10 things I've learned since moving abroad

It’s been 365 days since I packed up my belongings in New Zealand, quit my beloved job and moved overseas on a one way ticket. Up until that point I’d visited 4 different countries and travelled a lot within NZ but in the past year I’ve had the greatest opportunity to adventure through another 14 countries – it’s safe to say that 2017 was a whirlwind!


Since moving overseas, I’ve learnt a few lessons and thought I’d share a few of the things I’ve picked up.

1. You don’t need everything you think you need.

Ever heard the expression, “collect memories, not things”? I’ve travelled with no more than 22kgs of belongings at any one time for more than 365 days. Living lightly is living simply and it teaches you a host of lessons, not exclusive to becoming more practical, knowing the value of items and understanding how uncomplicated life can be. Over the years I’ve become increasingly more of a minimalist and let’s just say, 22kgs is still probably excessive.

2. You’re going to sacrifice the big things – and the little things.

Having an address, missing birthdays and celebrations, sleeping in your own bed, seeing your loved ones often – these are all major things that sometimes come at the cost of constantly being on the move. My baby sister showed me her first wiggly tooth on video chat last night and one of my best friends is getting married this month, and it kills me to be so far from home and unable to be there.

3. No matter where you are, we’re all the same.

You literally cannot run away from your problems or expect life to be this grand, faultless experience simply because you’re somewhere new. We’re all human: we all fall in and out of love, lose our jobs, have money come and go, forget to pack an umbrella and buy petrol. We may speak different languages, but we all understand each other. It’s mind-opening, it’s humbling and it is comforting to recognise aspects of yourself in people born on the other side of the world.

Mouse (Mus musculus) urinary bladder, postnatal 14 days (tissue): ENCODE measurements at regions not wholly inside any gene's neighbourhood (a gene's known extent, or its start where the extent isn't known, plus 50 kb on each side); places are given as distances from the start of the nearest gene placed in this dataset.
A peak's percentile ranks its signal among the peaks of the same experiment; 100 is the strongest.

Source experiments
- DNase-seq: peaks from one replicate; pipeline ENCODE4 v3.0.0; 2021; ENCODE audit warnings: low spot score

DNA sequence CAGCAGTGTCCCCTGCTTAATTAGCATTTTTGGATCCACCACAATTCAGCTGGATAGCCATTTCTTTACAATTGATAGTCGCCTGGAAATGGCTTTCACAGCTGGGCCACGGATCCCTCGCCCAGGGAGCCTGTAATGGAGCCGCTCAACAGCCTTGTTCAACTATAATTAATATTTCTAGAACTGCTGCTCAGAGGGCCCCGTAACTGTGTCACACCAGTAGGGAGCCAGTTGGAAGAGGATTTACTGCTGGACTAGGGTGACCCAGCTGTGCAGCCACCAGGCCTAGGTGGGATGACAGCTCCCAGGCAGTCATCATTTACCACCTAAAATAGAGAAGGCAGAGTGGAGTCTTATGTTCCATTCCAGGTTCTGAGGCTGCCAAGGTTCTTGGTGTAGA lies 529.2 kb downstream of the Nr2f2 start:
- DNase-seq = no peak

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4. Learning a little local language goes a long way!

Not only does it help you immensely with getting around but it helps you to learn a bit about the culture, make friends with the locals and can make your travels cheaper (some shopkeepers and cafes will hike up prices if they see you’re a tourist or make no attempt to ‘fit in’ with local customs). This This is a great segway into the next tip

5. Travel doesn’t have to be expensive!

I am an absolute cheapskate who will try to get away with spending the least amount of money possible. That doesn’t mean that I am stingy, so to speak, but I value my money and try to buy quality. For example, I can’t stand that I pay €4 for a tea when I could buy a packet of 25 tea bags for the same price (my friends will attest to this!), but I’ll happily spend €200 on a solid suitcase.

A lot of budgeting comes down to your priorities. For me, my first priority over the past year has been to travel for as long as possible, so I’ve skimped on daily coffees and having the “new” of everything in order to put that money towards train tickets, flights & accommodation.

Aside from tightening the purse strings, you’ll find that staying in hostels (cheaper option) will help you make friends, and you’ll likely have so many couches to crash on all over the world just from the new friends you make!